Individual Retirement Accounts (IRAs)
An account into which a worker makes contributions up to a certain limit throughout his/her working life, and from which he/she begins to take distributions following retirement. These accounts make tax-deferred, long-term investing available. For a Traditional IRA, you may be able to take a current income tax deduction for your contribution and provide tax-deferred growth of capital. Conversely, Roth IRA contributions are not tax-deductible, but distributions may be income tax free.
Contracts with life insurance companies provide another tax-deferred retirement planning opportunity. An annuity is a financial product designed to pay out a stream of payments to the holder at a later point in time. Annuities are used primarily as a means of securing a steady cash flow for an individual during his or her retirement years. A variable annuity invests premiums in professionally managed sub-accounts and therefore their performance is based on that of the sub-accounts. A fixed annuity guarantees regular, fixed payments for a specified period of time.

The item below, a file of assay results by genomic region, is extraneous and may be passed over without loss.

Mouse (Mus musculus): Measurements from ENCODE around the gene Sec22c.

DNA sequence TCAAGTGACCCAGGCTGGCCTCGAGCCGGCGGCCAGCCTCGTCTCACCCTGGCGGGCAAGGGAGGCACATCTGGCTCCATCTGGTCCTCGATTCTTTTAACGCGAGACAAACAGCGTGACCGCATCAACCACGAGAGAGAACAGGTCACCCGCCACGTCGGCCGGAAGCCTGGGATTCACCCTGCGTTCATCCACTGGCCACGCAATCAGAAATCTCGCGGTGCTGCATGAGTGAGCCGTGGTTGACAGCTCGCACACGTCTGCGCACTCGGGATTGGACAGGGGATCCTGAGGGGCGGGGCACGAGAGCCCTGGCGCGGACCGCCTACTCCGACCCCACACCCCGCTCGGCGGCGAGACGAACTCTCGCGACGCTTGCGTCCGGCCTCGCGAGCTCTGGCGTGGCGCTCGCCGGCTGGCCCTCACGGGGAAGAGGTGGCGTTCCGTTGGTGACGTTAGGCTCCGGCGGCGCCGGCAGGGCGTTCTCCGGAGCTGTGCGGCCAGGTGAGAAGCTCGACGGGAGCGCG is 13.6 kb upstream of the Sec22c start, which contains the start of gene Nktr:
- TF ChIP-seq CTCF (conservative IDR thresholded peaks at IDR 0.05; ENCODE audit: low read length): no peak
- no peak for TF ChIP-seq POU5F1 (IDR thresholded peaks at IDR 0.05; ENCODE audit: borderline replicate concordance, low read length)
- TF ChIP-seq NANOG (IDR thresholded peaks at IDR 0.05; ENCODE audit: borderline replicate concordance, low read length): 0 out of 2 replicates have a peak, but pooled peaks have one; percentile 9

Vehicles in which investors pool their assets to provide sufficient capital to spread investment risk among a variety of stocks, bonds, and cash. Mutual funds are an excellent way to take advantage of the knowledge and experience of professional portfolio managers. With mutual funds, it is often beneficial to implement dollar cost averaging (investing a specific amount regularly over a period of time). This method may create a lower cost per share over a long period of time, reinforcing the discipline of regular investing, and taking the guesswork out of "timing the market."